Getting new customers in the door may be a top priority for your company, perhaps the top. Concern about how you will keep your phones ringing and sales pipeline full might just be the bumps that keep you up at night.
You certainly wouldn’t be the first or last business owner to worry about profit margins. But, does a sales-centered approach to growth always ensure success?
Maybe at first.
While acquiring a new customer feels great and is undeniably good for business, a narrow focus on customer acquisition can leave your buyers feeling undervalued or disenchanted with your service post-sale. And if they aren’t getting the attention they need after that initial buy, what would keep them coming back to you when your competitors are also opening doors, rolling out red carpets, and making some pretty sweet promises?
Here’s a hint: There is no finish line when it comes to customer satisfaction.
A Lifetime Value
Sure, landing a new client is an accomplishment. Perhaps a checkpoint of sorts, but it should never mark the end of your desire to woo them. Once you’ve done the hard work of winning their business, it’s time to focus on Customer Lifetime Value (CLV).
CLV is a calculation of how much revenue you can gain from just one loyal, returning customer over time. In some cases, you may have a specific product that a customer purchases monthly for the duration of their time in a certain age demographic.
So what’s the key to a “lifetime” customer? Simple. It’s an ongoing, unwavering commitment to nurturing an impeccable relationship, at every touch point.
A Farewell to the Funnel
You are probably familiar with the “sales funnel” concept. First, your customer finds you through an article or some form of marketing collateral, then they visit your office or contact you via the phone or your website, and the interaction results in a sale.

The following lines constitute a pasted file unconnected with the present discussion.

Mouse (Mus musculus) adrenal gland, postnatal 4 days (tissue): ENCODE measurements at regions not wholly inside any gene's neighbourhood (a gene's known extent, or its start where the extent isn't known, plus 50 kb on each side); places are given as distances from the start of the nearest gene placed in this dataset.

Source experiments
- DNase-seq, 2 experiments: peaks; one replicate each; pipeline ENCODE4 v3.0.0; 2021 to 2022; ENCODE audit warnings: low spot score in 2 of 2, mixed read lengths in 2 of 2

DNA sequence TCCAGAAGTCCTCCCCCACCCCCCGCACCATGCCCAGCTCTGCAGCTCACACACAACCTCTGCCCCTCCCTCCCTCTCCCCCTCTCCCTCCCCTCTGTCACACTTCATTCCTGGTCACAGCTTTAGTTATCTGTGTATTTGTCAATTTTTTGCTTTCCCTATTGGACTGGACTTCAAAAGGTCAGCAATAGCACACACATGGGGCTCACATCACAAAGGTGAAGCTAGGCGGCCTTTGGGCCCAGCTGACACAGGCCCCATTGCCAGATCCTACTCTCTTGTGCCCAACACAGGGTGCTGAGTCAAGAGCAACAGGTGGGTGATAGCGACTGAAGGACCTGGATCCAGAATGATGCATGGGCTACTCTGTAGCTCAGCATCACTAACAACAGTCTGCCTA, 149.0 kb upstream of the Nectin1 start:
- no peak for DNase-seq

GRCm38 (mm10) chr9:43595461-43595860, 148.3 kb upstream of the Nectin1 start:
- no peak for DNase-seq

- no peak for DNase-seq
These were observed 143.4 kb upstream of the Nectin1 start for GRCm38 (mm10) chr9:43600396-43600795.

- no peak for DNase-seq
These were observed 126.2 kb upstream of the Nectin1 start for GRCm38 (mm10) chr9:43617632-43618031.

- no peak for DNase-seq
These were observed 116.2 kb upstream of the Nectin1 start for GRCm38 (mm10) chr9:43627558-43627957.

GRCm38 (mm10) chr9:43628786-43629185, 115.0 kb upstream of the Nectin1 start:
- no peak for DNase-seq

Voila, a marketing job well-done.
Where many companies miss the mark is leaving the relationship there. The customer journey is less of a funnel and more of a flywheel, according to a recent article in HubSpot. Writer Jon Dick states, “Funnels lose the energy you put into them once you reach the bottom, but flywheels are remarkable at storing and releasing energy.”
The more power you generate with your wheel (via frequent, personal contact with your customers) the more energy a customer returns to keep the momentum rolling. This replaces the “bottom” of the funnel with an ongoing, ever-growing dance of engagement. And engagement leads to a customer for life.
When Customers Become Advocates
Now, it’s time to evolve. Fastidious and fabulous customer service can seem like a lost art. People know it when they encounter it, but generally don’t expect it. In fact, while 80% of companies believe they provide excellent customer service, only 8% of customers agree. With stats like that, it is easy to see why customer experience is quickly becoming the lead differentiator among brands.
When your customer service offering stands apart from the competition, you create a loyal customer base…who may just end up being your best source of marketing. Happy customers become advocates and produce more business, one referral at a time!
Your Game Plan
Widening your focus from a sales-funnel view to that of the flywheel increases customer satisfaction and helps you win more customers. So, the question is, what steps can you take to improve your customer service offering? From the first interaction someone has with your business to the touchpoints that come after you’ve made the sale?
Here are a few places to start:
- Be accessible. When your customers need you, don’t rely on bots or automated phone trees to do the work for you. Consider live chat or virtual receptionists to level-up your ability to respond quickly and with a human touch (without compromising your productivity!).
- Be delightful. Focus on delivering warm, authentic interactions that create opportunities for making meaningful connections with customers. Never underestimate the power of a friendly tone or kind words in business.
- Be curious. Show ongoing interest in your customers’ experiences and success. Ask questions and seek feedback to better your service.
- Be grateful! Let customers know that their business matters. Saying “thank you” with your words and actions can move your product or service from a commodity to an experience with which your customers have an emotional connection…which makes your business more valuable and not-so replaceable.